In all the world has to offer, I find myself most interested in the human. Figurative art is my rock. I am inspired by not only the physical form, but the inner chemistry that maintains it. Studying the biological pathways from microscopic cells to the larger musculoskeletal structures builds my understanding—my appreciation—from the ground up.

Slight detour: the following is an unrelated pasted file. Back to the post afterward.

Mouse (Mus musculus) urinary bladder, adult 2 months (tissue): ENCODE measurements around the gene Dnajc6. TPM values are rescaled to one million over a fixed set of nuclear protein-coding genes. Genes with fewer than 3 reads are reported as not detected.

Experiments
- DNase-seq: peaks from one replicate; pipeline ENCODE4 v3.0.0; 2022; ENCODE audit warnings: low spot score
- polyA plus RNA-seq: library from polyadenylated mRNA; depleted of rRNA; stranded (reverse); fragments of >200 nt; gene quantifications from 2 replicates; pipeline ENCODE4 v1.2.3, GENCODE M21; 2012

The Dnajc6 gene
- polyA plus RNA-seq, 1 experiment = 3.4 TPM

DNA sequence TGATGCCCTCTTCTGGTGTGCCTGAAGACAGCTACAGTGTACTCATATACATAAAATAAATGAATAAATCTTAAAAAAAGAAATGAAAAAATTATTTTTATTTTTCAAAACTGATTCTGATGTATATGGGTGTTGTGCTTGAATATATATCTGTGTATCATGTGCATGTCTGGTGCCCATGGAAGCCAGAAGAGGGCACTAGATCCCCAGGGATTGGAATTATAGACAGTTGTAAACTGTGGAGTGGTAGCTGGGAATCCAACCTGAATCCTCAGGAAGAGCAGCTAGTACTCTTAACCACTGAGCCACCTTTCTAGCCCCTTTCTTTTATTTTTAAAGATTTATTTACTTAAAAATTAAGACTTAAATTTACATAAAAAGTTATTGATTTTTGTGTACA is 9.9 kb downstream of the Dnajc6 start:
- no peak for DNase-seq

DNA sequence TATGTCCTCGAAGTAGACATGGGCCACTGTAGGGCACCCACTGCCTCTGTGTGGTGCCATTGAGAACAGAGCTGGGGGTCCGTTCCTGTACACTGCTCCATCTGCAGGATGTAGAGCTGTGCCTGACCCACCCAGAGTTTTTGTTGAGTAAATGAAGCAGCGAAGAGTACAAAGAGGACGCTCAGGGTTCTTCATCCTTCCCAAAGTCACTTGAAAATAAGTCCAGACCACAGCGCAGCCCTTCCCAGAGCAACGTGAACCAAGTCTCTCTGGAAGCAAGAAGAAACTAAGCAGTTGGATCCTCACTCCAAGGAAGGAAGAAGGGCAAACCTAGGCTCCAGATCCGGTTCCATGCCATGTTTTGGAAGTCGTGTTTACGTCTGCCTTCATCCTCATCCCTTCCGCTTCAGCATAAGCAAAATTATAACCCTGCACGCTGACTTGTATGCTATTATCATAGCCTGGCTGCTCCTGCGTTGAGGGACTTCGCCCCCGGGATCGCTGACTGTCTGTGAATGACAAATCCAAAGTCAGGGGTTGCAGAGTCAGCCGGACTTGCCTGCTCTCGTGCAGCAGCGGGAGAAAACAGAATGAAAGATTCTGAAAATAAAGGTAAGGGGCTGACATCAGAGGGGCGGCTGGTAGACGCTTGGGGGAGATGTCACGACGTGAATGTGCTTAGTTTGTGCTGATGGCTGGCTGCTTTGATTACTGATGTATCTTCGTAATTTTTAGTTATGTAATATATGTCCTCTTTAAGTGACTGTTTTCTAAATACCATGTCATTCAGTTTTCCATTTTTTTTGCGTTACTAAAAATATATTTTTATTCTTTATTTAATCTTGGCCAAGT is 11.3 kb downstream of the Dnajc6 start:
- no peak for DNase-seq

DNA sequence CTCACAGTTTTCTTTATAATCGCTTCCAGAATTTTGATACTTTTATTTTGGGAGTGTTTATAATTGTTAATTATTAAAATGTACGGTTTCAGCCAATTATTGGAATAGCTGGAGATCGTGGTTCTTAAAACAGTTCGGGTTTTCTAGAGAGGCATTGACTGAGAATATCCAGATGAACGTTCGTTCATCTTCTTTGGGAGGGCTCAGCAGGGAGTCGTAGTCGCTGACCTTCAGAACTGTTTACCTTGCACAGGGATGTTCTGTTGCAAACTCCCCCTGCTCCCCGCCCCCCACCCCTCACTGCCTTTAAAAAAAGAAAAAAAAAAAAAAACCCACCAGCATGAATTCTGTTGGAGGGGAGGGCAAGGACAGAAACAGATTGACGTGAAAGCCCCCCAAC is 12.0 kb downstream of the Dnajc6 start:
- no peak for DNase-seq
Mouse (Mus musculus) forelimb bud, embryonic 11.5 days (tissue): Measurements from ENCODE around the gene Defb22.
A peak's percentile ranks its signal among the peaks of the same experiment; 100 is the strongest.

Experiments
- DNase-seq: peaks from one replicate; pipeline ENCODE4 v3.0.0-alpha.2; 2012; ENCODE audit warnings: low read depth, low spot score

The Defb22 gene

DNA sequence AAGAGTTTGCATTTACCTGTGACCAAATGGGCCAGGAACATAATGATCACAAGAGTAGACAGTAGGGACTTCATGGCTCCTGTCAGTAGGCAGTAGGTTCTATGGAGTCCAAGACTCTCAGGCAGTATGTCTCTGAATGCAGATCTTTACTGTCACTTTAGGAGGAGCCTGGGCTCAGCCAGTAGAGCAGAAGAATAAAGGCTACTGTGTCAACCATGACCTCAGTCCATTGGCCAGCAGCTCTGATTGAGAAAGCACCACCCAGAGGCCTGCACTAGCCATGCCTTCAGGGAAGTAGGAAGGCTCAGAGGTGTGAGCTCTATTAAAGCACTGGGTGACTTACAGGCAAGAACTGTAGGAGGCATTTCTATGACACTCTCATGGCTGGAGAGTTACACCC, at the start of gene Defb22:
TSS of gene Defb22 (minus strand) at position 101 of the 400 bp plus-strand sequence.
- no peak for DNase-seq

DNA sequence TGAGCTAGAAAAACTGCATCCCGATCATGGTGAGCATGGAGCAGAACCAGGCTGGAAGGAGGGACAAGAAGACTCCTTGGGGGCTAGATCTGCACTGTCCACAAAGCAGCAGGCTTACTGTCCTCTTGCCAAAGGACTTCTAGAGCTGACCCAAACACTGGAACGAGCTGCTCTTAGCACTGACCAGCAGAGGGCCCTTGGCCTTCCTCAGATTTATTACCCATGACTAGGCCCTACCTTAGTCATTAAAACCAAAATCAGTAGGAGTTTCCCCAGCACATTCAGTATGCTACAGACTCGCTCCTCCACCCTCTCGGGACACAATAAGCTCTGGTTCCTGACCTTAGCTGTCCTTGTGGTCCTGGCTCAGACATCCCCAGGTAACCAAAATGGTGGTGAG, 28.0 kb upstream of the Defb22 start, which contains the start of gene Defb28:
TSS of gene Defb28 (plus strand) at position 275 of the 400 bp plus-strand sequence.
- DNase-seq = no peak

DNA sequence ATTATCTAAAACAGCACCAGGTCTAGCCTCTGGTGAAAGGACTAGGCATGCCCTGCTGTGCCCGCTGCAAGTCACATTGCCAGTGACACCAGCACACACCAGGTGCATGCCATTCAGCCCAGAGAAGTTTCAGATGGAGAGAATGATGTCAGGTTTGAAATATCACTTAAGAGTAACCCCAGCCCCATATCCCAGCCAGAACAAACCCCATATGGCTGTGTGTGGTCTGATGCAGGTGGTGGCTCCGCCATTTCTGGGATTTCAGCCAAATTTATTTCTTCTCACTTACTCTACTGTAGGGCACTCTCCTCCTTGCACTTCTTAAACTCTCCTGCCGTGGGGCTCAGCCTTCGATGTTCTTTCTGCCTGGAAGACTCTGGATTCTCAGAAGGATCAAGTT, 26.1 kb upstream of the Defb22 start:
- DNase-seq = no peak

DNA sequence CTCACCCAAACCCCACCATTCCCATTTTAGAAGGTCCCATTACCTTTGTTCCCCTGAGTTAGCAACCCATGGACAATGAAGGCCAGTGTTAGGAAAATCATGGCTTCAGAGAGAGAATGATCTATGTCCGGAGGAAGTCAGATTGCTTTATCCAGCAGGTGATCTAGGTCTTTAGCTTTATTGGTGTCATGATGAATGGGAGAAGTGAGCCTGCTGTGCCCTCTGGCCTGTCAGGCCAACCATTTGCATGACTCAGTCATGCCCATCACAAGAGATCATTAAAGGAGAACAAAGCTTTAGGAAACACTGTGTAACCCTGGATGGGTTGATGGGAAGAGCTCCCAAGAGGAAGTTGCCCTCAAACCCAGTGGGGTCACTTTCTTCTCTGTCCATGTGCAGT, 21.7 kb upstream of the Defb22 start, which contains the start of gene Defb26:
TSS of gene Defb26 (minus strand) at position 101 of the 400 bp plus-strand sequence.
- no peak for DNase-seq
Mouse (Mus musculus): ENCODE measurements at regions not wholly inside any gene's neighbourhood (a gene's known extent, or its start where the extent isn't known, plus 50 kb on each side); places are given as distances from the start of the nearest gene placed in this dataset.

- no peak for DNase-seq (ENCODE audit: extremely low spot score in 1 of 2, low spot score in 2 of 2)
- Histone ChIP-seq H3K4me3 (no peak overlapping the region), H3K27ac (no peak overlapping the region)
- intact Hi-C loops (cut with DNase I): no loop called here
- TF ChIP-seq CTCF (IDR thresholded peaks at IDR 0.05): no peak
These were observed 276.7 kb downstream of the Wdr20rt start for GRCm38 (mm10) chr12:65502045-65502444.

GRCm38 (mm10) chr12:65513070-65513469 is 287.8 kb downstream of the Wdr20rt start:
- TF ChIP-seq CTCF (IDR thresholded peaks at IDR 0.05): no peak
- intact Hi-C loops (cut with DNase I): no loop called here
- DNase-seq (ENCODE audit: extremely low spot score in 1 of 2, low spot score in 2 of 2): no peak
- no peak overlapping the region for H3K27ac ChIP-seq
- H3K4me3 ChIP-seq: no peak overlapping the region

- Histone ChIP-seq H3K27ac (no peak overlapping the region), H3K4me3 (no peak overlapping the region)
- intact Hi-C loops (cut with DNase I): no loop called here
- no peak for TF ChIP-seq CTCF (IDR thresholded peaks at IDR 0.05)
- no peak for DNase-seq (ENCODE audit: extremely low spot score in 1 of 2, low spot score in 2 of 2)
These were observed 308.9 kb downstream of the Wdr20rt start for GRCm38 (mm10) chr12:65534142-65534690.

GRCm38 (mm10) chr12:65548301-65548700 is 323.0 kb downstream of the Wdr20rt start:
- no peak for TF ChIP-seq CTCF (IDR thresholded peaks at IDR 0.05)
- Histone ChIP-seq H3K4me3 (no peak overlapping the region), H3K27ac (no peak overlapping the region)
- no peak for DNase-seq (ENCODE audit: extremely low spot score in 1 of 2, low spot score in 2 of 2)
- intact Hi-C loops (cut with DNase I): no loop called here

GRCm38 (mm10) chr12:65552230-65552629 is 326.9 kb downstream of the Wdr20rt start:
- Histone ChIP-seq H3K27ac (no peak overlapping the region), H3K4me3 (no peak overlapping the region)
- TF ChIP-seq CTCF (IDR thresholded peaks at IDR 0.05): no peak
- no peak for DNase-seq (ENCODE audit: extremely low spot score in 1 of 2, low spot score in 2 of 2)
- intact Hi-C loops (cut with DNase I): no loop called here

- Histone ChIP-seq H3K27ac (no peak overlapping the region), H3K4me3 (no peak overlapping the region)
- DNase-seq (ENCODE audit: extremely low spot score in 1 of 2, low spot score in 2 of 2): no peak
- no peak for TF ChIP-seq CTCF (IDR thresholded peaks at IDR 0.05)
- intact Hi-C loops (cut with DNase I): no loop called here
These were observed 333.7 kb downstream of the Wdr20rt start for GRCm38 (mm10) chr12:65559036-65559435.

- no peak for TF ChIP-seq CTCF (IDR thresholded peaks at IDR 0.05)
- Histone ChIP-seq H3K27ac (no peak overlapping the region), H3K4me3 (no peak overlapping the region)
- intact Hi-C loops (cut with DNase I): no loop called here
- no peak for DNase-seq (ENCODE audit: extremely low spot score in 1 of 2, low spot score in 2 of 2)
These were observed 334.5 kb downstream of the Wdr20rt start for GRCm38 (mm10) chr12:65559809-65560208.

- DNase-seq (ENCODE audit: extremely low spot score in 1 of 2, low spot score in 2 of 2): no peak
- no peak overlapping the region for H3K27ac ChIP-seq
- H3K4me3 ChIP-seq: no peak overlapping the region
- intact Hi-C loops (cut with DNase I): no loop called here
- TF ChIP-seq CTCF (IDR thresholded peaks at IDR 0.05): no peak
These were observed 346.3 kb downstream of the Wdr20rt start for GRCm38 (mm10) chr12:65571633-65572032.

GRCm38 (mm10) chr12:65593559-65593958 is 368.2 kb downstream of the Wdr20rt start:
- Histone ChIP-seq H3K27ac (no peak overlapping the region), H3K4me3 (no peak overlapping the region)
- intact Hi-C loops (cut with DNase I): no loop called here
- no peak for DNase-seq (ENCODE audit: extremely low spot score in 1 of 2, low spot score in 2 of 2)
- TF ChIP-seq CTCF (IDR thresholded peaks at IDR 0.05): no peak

However, I find it difficult to study the anatomy and physiology of my own body. I know already the curves of my hips, the translucency of my skin, the way my hair falls down my neck and rests over my shoulders. In self-portraiture, I instead dissect the psychology of my humanity. The literary definition of “figurative” as opposed to the artistic definition inspires my work: rendering myself as metaphor and allegory, as hyperbole and idiom. How can I show others what makes me tic? What love can I share with the public? Can others find themselves interwoven in me, someone they have never met, through what my human hands can produce? These are the questions I aim to answer, or at least ask over and over again.
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